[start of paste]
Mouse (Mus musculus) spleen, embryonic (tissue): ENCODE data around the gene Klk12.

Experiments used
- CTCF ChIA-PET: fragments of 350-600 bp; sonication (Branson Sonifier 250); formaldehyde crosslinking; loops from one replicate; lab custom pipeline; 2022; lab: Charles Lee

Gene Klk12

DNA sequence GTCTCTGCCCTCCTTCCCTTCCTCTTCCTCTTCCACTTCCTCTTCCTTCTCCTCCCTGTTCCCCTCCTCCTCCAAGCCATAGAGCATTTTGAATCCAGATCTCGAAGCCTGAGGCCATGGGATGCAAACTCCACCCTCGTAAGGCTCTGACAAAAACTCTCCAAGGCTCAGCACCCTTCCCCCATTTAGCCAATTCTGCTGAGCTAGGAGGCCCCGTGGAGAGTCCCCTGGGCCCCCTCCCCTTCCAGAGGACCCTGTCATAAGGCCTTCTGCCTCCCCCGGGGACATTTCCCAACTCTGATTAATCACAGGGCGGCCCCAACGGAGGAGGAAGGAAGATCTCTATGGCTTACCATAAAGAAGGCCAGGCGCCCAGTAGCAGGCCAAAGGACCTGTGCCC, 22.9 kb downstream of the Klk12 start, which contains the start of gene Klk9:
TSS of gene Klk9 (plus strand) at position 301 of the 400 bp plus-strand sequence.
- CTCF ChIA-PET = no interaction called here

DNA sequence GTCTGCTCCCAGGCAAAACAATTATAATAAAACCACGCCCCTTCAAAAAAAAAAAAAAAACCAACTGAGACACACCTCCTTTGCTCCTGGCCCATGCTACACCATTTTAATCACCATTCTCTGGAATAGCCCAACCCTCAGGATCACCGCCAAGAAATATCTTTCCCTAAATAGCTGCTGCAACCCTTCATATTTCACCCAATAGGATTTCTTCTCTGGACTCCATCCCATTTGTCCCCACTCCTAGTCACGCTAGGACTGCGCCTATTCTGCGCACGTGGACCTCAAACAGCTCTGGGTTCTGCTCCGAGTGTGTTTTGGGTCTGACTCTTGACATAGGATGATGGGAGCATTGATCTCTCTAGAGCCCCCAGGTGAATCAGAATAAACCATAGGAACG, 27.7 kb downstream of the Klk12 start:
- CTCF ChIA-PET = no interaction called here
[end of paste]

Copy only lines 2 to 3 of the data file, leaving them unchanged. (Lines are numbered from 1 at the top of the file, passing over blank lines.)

Experiments used
- CTCF ChIA-PET: fragments of 350-600 bp; sonication (Branson Sonifier 250); formaldehyde crosslinking; loops from one replicate; lab custom pipeline; 2022; lab: Charles Lee